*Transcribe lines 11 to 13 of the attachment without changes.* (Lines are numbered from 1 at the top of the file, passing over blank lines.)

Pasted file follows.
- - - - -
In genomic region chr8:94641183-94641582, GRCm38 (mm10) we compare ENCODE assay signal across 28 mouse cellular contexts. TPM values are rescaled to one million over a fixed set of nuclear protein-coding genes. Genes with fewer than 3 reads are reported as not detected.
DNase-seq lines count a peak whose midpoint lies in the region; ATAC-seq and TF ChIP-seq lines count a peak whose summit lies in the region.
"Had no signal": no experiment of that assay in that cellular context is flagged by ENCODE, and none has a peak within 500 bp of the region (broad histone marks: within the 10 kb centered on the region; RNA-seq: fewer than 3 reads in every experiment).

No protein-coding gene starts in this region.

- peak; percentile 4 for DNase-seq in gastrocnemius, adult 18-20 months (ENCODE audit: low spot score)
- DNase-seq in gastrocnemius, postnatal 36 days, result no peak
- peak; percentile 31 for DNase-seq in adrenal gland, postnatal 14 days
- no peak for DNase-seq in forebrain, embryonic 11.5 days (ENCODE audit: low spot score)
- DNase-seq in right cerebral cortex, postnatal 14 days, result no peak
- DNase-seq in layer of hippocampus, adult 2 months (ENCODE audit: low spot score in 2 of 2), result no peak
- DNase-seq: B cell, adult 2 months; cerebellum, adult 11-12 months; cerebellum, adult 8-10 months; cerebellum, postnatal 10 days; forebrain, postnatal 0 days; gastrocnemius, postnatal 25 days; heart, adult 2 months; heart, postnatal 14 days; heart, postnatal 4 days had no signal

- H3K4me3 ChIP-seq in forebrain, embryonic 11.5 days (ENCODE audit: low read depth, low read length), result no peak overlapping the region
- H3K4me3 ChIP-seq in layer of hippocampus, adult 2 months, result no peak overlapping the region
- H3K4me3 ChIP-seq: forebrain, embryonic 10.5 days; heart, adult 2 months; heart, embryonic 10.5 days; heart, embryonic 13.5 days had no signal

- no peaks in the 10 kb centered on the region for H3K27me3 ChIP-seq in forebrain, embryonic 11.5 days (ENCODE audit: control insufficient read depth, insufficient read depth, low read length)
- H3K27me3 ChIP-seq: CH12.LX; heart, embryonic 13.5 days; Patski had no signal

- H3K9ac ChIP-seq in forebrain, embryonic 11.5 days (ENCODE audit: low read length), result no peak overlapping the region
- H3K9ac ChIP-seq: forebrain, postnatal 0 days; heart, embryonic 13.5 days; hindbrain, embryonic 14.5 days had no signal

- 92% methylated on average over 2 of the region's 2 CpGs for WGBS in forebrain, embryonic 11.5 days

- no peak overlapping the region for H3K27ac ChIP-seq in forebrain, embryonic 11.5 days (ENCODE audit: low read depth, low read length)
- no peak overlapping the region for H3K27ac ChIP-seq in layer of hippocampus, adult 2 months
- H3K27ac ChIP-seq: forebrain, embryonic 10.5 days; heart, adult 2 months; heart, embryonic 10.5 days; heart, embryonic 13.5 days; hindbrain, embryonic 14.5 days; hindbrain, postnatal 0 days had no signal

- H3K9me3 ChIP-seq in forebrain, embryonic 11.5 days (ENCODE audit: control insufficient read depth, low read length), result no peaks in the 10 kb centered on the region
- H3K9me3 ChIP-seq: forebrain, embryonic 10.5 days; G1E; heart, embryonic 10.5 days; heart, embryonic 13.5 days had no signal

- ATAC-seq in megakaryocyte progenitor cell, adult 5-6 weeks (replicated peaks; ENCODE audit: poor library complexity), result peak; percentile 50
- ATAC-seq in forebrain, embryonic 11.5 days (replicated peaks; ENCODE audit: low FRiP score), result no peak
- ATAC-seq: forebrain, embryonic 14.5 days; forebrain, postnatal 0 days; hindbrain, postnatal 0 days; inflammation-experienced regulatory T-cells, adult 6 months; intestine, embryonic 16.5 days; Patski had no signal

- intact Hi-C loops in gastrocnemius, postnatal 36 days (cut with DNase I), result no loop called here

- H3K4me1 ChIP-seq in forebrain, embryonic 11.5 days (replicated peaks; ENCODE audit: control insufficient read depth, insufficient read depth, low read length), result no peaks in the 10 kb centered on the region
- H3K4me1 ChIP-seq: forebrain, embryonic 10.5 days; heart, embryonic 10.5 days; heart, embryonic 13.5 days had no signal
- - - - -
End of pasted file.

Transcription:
- DNase-seq: B cell, adult 2 months; cerebellum, adult 11-12 months; cerebellum, adult 8-10 months; cerebellum, postnatal 10 days; forebrain, postnatal 0 days; gastrocnemius, postnatal 25 days; heart, adult 2 months; heart, postnatal 14 days; heart, postnatal 4 days had no signal

- H3K4me3 ChIP-seq in forebrain, embryonic 11.5 days (ENCODE audit: low read depth, low read length), result no peak overlapping the region
- H3K4me3 ChIP-seq in layer of hippocampus, adult 2 months, result no peak overlapping the region